In the Oct. 5 editorial "The Right Managed Care Bill," The Post said patients deserve access to an independent external system of review of health plan decisions. In fact, 30 states have such systems, and Medicare and Medicaid operate similar systems for their members. But The Post was wrong to suggest that such systems supplant the right to sue.

External review systems can prevent unnecessary injuries and deaths by reversing a health plan's bad decision before it causes harm to the patient. But these systems can do nothing for a patient who has been injured or killed as a result of a wrongful decision to deny care. In these cases, the only question is who should be held accountable.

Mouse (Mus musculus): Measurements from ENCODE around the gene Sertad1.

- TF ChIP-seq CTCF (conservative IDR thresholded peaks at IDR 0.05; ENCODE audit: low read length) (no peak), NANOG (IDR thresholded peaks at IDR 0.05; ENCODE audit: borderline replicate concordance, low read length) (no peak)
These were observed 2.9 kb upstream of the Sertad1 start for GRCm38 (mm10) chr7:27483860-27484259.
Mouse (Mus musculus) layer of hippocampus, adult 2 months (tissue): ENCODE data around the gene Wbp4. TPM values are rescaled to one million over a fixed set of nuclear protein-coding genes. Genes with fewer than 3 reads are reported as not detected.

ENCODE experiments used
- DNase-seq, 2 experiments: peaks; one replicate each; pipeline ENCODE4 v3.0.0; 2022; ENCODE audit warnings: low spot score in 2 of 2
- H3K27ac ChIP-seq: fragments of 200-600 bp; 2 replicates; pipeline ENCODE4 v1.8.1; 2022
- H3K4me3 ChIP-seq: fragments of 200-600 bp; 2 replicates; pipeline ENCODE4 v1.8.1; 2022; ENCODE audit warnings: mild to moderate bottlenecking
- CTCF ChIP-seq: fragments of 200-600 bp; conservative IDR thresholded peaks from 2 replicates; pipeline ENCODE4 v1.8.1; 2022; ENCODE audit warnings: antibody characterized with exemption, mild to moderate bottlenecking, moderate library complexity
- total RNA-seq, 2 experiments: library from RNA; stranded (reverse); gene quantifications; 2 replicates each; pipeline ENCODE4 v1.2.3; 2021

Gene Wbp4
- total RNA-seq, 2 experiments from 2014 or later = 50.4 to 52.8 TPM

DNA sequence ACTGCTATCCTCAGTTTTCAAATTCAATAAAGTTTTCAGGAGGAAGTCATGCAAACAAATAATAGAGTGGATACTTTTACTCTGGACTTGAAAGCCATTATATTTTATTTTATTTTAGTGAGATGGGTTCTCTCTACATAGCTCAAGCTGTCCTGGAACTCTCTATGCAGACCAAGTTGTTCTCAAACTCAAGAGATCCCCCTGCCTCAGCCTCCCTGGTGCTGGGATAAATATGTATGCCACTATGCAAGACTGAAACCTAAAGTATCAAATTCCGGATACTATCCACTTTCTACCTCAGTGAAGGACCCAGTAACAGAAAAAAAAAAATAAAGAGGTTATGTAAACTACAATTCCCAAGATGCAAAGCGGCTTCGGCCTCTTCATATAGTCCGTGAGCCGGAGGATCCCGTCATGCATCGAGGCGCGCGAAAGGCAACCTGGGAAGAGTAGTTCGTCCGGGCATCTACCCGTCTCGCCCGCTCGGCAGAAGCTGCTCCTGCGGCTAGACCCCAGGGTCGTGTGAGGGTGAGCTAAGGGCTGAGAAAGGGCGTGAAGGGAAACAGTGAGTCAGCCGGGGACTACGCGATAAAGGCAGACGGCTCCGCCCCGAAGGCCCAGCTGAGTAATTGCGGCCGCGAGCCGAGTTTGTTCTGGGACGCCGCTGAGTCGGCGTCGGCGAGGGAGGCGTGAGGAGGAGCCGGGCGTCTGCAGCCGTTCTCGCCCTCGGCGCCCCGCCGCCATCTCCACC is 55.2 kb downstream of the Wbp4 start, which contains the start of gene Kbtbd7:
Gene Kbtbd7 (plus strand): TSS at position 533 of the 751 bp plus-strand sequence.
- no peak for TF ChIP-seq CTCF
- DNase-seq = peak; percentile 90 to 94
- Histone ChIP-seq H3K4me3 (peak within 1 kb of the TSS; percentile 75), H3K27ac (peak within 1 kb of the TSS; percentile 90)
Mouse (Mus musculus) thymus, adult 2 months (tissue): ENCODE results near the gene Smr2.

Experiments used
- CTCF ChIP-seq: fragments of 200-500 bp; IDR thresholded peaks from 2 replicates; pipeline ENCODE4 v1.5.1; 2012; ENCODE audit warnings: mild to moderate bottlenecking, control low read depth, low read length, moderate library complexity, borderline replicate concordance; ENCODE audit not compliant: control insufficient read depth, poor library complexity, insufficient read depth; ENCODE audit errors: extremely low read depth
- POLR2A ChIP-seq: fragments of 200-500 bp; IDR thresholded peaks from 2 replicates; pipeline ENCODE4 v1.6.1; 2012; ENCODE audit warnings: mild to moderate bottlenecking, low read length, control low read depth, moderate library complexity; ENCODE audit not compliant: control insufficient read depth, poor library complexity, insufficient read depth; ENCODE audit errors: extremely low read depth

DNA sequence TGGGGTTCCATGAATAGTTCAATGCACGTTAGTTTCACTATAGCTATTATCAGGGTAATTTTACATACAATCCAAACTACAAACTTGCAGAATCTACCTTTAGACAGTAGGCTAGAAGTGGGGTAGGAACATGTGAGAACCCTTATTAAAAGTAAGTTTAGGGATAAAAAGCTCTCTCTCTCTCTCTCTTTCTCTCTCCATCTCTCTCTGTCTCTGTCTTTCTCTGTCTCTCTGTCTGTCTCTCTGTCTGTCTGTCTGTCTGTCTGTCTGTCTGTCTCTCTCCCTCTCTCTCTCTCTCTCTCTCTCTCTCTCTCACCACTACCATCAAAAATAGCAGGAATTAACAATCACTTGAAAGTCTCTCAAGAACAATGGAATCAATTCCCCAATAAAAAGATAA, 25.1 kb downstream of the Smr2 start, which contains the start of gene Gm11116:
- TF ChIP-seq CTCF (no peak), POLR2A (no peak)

The insurance industry argues that a broader right to sue will result in a flood of lawsuits and a sharp increase in insurance premiums. Yet millions of Americans -- including state and local government employees and Medicare and Medicaid beneficiaries -- already can sue their health plans, and few have done so. Even in Texas, where all consumers are allowed to sue health plans, only six suits have been filed in the two years since the law was passed.

Health plan executives who know they could end up in court will be much less likely to deny worthy claims in the hope that the patient will not protest. It is not a perfect system, but it is one that is tried and tested.



The writer is a senior researcher at Georgetown Public Policy Institute.